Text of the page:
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Companies have to invest more in Firmware protection

Cyber attacks against Firmware are growing

According to a study carried out by Microsoft, there is a significant growth in the attacks aimed at firmware nowadays. The study has found that about 80% of companies have suffered at least one firmware attack over the last two years – yet, the budgets that they set for firmware security are very limited, only 29%.

Cyber Attacks Through Firmware

Firmware is software that provides the necessary instructions for how the device works and performs a basic set of tasks and functions. It also provides guidance on how the device communicates with the other computer hardware.

It operates without going through APIs, the operating system, or device drivers and is typically built into the read-only memory (ROM). When a device is powered on, firmware is the first to run and starts sending instructions to the device’s processor to execute. 

Due to this, firmware is a perfect target for cyber criminals because it is the environment where confidential details such as passwords and encryption keys are kept.

Microsoft’s report reveals a disturbing trend where Firmware is the last in the list for security protection investments. The study – which involved 1,000 security decision-makers from companies in China, Germany, Japan, the United Kingdom, and the USA – has found that the focus on security investments goes to automated technologies for threat protection, security updates, and vulnerability detection.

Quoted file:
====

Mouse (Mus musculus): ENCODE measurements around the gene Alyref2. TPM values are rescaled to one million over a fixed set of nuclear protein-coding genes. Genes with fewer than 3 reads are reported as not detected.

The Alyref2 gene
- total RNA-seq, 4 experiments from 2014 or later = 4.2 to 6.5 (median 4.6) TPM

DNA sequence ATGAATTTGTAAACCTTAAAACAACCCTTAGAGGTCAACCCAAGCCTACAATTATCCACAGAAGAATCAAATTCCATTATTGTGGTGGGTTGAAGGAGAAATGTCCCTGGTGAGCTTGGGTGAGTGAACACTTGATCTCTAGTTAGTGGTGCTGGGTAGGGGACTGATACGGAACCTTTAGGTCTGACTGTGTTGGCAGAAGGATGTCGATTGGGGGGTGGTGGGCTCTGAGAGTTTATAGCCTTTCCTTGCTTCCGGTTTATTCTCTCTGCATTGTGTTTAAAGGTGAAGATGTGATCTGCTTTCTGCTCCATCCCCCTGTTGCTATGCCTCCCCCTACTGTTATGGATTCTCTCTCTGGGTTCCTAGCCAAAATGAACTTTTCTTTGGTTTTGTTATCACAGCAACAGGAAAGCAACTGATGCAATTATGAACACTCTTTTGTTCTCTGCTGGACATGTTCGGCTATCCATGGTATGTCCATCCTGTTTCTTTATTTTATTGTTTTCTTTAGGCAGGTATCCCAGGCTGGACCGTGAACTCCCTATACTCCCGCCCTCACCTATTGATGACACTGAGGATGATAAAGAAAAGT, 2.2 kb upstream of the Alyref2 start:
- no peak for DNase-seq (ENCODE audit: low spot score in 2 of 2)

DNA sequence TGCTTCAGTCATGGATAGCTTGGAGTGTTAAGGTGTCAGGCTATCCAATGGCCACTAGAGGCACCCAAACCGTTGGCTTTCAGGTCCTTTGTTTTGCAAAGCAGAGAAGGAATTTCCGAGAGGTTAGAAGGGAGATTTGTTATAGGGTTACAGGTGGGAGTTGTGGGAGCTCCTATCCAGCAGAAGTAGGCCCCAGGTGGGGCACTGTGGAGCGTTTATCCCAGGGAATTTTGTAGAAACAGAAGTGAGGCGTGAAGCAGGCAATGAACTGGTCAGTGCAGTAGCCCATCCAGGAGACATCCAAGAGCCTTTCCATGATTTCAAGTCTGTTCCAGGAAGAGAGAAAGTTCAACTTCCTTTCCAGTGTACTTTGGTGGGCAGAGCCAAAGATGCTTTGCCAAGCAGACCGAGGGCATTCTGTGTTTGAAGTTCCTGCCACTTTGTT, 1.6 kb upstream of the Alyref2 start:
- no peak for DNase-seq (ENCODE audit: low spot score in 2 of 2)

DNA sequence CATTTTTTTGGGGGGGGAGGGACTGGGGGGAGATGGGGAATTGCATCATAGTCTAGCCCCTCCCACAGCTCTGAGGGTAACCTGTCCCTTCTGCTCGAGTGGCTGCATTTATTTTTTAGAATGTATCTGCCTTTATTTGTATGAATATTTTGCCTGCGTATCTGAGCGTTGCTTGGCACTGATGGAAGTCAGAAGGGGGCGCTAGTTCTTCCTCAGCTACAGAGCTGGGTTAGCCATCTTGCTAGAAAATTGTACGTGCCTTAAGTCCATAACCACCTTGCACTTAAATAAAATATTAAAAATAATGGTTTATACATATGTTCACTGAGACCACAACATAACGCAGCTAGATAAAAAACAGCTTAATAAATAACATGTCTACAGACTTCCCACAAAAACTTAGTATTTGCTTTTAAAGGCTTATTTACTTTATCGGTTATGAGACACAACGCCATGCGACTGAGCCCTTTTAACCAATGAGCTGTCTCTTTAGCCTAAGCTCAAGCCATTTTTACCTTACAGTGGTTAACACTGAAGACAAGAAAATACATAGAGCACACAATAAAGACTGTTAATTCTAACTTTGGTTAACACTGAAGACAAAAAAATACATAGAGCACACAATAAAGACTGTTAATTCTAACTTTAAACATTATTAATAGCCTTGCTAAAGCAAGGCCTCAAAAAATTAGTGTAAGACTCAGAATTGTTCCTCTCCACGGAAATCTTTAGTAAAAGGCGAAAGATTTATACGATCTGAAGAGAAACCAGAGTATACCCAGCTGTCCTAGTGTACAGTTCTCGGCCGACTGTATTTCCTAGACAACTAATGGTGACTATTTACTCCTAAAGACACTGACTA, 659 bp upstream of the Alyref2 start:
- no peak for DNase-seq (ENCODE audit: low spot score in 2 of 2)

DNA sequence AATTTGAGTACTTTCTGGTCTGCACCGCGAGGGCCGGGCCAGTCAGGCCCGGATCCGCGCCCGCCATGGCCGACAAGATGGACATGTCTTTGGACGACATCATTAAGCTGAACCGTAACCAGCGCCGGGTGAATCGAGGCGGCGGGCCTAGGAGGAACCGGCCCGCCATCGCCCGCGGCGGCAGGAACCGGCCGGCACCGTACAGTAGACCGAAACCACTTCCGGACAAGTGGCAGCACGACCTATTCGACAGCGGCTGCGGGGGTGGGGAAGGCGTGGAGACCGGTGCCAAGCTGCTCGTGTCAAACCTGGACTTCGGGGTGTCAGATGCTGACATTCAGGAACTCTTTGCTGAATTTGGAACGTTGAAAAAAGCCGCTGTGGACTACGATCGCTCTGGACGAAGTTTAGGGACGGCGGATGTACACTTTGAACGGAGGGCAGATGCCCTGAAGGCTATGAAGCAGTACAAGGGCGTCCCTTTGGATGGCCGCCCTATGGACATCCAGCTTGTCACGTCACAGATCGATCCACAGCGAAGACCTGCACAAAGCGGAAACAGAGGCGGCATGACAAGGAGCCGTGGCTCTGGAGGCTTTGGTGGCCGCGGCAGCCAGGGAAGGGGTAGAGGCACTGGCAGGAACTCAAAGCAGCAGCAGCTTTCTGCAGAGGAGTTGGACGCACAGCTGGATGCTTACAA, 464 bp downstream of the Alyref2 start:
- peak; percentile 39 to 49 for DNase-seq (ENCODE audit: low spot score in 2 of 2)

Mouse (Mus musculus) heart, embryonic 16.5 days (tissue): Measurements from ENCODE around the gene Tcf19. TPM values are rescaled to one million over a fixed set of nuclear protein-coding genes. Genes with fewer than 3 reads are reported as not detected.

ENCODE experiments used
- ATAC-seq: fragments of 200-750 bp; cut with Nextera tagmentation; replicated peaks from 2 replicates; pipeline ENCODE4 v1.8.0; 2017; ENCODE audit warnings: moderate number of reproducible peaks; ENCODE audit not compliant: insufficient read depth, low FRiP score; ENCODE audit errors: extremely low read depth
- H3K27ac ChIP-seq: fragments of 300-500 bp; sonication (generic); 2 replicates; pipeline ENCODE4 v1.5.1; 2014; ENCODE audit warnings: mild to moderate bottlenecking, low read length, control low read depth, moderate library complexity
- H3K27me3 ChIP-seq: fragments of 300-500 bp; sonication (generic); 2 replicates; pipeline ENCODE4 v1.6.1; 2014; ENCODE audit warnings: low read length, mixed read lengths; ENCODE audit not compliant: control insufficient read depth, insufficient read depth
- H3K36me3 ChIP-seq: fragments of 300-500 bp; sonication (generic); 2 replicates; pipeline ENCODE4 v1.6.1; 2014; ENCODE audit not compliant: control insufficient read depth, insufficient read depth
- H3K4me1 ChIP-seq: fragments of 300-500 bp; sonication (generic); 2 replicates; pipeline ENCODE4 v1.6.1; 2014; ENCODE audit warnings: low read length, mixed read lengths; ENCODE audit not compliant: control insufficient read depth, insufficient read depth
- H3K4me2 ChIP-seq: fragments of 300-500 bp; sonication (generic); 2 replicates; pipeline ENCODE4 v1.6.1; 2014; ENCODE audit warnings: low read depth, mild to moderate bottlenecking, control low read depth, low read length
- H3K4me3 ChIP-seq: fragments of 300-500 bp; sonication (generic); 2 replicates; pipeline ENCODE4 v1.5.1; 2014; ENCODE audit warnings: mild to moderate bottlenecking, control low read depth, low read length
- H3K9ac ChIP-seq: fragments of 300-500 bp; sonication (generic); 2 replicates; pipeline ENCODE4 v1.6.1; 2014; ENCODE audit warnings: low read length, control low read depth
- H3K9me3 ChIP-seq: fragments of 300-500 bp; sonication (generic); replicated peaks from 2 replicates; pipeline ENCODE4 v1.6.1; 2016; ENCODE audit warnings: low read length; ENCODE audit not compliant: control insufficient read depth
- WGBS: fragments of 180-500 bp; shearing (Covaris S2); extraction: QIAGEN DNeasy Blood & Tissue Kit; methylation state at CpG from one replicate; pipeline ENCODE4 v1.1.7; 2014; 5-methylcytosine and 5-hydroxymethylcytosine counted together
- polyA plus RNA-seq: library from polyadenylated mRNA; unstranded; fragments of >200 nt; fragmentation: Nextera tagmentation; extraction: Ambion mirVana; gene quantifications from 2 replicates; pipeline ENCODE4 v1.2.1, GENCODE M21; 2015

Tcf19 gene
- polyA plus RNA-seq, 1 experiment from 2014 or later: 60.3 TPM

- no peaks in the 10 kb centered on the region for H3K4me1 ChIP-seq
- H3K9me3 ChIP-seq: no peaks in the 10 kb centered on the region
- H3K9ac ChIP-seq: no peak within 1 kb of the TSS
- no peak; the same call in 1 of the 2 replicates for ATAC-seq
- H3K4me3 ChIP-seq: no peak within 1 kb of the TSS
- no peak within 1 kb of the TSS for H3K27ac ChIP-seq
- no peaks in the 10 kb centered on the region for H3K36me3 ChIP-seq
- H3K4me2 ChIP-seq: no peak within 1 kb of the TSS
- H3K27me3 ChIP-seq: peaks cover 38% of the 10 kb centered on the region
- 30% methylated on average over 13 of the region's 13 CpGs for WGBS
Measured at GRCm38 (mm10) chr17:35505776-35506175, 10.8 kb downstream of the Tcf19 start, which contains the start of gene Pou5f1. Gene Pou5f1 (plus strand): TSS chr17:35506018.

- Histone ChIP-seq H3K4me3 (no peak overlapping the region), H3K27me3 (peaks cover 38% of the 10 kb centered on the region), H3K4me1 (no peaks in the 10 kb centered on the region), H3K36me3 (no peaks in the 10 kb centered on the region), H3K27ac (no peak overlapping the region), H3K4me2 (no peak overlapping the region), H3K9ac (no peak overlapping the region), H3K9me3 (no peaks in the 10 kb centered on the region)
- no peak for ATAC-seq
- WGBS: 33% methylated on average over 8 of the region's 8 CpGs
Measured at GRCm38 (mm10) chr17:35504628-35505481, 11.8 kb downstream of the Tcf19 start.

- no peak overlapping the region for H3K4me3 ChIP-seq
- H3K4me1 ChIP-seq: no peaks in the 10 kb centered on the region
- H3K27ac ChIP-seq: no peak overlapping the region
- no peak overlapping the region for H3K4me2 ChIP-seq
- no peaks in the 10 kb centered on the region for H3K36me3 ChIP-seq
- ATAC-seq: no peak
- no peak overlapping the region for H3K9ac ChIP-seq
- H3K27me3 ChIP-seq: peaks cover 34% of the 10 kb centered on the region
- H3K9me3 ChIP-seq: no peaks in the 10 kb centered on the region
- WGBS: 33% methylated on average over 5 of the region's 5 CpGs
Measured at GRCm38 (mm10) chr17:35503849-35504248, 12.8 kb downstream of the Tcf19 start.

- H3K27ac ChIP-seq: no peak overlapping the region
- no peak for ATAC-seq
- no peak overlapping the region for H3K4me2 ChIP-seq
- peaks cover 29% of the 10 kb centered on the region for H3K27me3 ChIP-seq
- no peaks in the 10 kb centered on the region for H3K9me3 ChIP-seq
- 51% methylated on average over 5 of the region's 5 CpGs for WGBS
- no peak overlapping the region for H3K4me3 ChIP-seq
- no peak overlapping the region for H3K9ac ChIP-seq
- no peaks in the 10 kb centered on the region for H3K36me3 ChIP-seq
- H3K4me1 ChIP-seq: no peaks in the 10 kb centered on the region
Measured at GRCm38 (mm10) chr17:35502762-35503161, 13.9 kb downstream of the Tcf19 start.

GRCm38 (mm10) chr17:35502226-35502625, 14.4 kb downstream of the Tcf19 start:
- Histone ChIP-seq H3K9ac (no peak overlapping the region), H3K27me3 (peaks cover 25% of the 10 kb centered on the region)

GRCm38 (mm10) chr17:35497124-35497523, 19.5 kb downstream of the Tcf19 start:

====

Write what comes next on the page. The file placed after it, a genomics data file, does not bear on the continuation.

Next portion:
Organizations fear malware attacks more

According to the report, many organizations are concerned about their systems being compromised by malicious software. Vulnerabilities in firmware are somewhat left behind due to a lack of awareness and a lack of automated solutions. As per the statistics, most decision-makers believe that it is three times more likely for software to be compromised rather than firmware.

What works in favor of the firmware attackers is that many devices on the market today have no way to guarantee that an intruder has not accessed the firmware before the boot phase or at runtime under the kernel.

The survey showed that only 36% of the companies that were participating in the study have invested in hardware-based memory encryption and just 46% of them have spent their budget for hardware-based protections for kernel.

From the analysis, it also becomes clear that the security teams spend more time on detection and incident response and much less on the prevention of firmware attacks.

The positive news is that with growing awareness about the risk of attacks on firmware, the readiness to invest in proper protection also grows.

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